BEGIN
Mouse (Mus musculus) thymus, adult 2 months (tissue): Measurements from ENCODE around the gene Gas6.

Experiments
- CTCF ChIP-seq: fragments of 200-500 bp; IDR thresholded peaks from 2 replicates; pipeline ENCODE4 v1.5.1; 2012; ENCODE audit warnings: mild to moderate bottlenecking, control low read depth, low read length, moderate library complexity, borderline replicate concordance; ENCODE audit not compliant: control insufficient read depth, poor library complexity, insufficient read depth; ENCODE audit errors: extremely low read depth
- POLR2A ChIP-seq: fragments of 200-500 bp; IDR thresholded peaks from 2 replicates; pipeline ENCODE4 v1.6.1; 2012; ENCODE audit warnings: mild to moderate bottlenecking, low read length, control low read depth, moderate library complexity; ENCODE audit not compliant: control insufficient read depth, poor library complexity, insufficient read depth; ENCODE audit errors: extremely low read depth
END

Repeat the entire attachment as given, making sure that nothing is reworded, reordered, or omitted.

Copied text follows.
Mouse (Mus musculus) thymus, adult 2 months (tissue): Measurements from ENCODE around the gene Gas6.

Experiments
- CTCF ChIP-seq: fragments of 200-500 bp; IDR thresholded peaks from 2 replicates; pipeline ENCODE4 v1.5.1; 2012; ENCODE audit warnings: mild to moderate bottlenecking, control low read depth, low read length, moderate library complexity, borderline replicate concordance; ENCODE audit not compliant: control insufficient read depth, poor library complexity, insufficient read depth; ENCODE audit errors: extremely low read depth
- POLR2A ChIP-seq: fragments of 200-500 bp; IDR thresholded peaks from 2 replicates; pipeline ENCODE4 v1.6.1; 2012; ENCODE audit warnings: mild to moderate bottlenecking, low read length, control low read depth, moderate library complexity; ENCODE audit not compliant: control insufficient read depth, poor library complexity, insufficient read depth; ENCODE audit errors: extremely low read depth